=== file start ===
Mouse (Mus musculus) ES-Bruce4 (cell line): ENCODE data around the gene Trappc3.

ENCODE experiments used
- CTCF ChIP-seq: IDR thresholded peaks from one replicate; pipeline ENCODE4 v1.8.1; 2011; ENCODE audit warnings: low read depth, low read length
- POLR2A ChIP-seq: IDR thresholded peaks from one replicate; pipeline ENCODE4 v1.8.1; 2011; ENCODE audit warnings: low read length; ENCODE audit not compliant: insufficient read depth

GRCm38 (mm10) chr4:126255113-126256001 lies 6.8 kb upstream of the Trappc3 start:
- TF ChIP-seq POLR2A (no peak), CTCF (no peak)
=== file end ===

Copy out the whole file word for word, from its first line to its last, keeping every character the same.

Mouse (Mus musculus) ES-Bruce4 (cell line): ENCODE data around the gene Trappc3.

ENCODE experiments used
- CTCF ChIP-seq: IDR thresholded peaks from one replicate; pipeline ENCODE4 v1.8.1; 2011; ENCODE audit warnings: low read depth, low read length
- POLR2A ChIP-seq: IDR thresholded peaks from one replicate; pipeline ENCODE4 v1.8.1; 2011; ENCODE audit warnings: low read length; ENCODE audit not compliant: insufficient read depth

GRCm38 (mm10) chr4:126255113-126256001 lies 6.8 kb upstream of the Trappc3 start:
- TF ChIP-seq POLR2A (no peak), CTCF (no peak)